Myanmar to release 2,000 prisoners, drop charges against plaintiffs | Political News

Myanmar’s military authorities plan to release about 2,000 people from prisons across the country, according to reports on Wednesday, while state television said the generals have dropped charges against actors and other celebrities who have participated in anti-coup protests.

At least 700 of the prisoners will be released from Yangon’s Insein prison, prison chief Zaw Zaw told Reuters news agency.

However, the prison chief declined to specify who will be released from the country’s vast prison complex where some of those who took part in the mass demonstrations were taken.

Rumors that the prisoners will be released began Saturday, while some family members of the detainees gathered outside the prison. Hundreds of people were already waiting outside the prison Wednesday morning in anticipation of the release of some detainees.

In April, military leaders order release of more than 23,000 prisoners from prisons across the country under a New Year’s Eve amnesty, although few of those arrested after the February 1 coup were included.

The news came a day after the country’s military government dropped charges against 24 celebrities who had been declared wanted for inciting for their part in mass demonstrations and civil disobedience against the capture of the country. power of the generals.

Actors, athletes, social media influencers, doctors and professors were among hundreds of people listed as wanted by opponents. the army that took power from the elected government of civilian leader Aung San Suu Kyi.

Some of the 120 celebrities sought include singers Lin Lin and Chit Thu Wai, actors Phway Phway, Eaindra Kyaw Zin and Pyay Ti Oo and model May Myat Noah. Actor and model Paing Takhon, who is famous both in Myanmar and Thailand, was arrested in April, while actor Pyay Ti Oo and his wife Eaindra Kyaw Zin surrendered to police.

The military-run Myawaddy television channel said the charges against the 24 were dropped because their involvement was the result of “external factors”.

Since taking power, the army has struggled to govern in the face of daily protests, and strikes that have paralyzed official and private affairs. There has also been an increase in local rebellions.

Arrest warrants have been issued for nearly 2,000 people since the coup, according to the Association for the Care of Political Prisoners, which is monitoring the situation. He said more than 5,200 people are currently detained.


Meanwhile, the judge in Aung San Suu Kyi’s case rejected a motion Tuesday to dismiss the central evidence in a case that could see her imprisoned for up to two years for incitement, her legal team said.

The 76-year-old Nobel Peace Prize winner has been in detention since February 1.

She is charged with a series of offenses ranging from corruption and violation of coronavirus rules to illegal possession of two-way radio and incitement to commit crimes against the state – charges her lawyers deny.

Khin Maung Zaw, the head of his legal team, told Reuters that the prosecution had introduced evidence he believed inadmissible, but the judge allowed it.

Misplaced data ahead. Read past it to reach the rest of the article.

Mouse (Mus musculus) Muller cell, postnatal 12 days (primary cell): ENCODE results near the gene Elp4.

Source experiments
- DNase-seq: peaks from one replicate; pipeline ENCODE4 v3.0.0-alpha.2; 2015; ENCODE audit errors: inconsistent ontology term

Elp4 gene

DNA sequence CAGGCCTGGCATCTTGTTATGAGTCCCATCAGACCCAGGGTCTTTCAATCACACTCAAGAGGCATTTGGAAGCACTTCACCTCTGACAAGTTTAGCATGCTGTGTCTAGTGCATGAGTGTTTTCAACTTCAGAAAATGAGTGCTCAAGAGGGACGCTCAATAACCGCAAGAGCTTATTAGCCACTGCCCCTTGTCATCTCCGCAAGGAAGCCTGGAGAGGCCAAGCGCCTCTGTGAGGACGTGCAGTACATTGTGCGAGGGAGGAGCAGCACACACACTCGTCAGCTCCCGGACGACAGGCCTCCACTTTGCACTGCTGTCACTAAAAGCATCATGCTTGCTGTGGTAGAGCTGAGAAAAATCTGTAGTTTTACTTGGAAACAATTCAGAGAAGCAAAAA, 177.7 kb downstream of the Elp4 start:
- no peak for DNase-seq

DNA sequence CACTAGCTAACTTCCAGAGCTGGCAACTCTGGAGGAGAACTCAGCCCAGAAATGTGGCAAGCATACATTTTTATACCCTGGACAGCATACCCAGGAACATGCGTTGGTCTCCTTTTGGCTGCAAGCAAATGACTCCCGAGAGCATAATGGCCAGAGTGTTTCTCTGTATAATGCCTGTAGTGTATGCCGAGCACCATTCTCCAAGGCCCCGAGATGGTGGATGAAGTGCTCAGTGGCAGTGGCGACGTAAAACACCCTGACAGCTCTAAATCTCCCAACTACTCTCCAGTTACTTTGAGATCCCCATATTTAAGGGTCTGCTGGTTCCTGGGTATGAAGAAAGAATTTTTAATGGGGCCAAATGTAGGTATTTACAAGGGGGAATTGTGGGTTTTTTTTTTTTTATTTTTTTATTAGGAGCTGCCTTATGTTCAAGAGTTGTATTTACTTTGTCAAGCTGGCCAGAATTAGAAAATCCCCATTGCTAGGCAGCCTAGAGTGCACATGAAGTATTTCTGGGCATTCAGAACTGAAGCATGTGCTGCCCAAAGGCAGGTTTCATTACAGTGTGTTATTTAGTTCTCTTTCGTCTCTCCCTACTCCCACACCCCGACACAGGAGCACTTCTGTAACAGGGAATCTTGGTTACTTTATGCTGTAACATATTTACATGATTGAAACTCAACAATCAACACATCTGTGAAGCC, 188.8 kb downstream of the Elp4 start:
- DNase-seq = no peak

The evidence includes letters that the prosecution says were issued by Aung San Suu Kyi’s National League for Democracy (NLD) party in the days following the coup, which were widely shared on social media. .

Aung San Suu Kyi, sitting on the left, and several senior civilian officials have been detained since the first military strike. [File: MRTV via Reuters TV]

One ordered the embassies not to recognize the military government, among several documents that Khin Maung Zaw said were not signed by either Aung San Suu Kyi or his co-defendants, they deposed President Win Myint and the elder. mayor of Naypyidaw Myo Aung.

“There is no sign on the documents. They pulled the document from the internet, ”he said.

“They didn’t include how they extracted the documents, what technology they used to extract the documents … they just presented it in court. That’s why we objected.”

Aung San Suu Kyi’s communication with the public was through her lawyers.

A member of the Min Min Soe legal team told reporters she had urged people to “Please stay united. Please stay united.”

Min Min Soe also said that Aung San Suu Kyi heard testimony Tuesday that she exploited coronavirus restrictions during the November elections, which her National League for Democracy (NLD) party won by a landslide.

In an interview with Russian news agency Sputnik published Monday, Chief General Min Aung Hlaing he said the fate of Aung San Suu Kyi was not in his hands.

“I’m not a judge.” I can’t say what will happen. I cannot give any order as to what should be done with it, ”he was quoted as saying.

“The judges take care of that, in accordance with the law, and then the judges decide what will happen to them, as the law requires.”

As of March, protest pockets have continued throughout the country demanding an end to military rule and the release of detained activists and opposition leaders.

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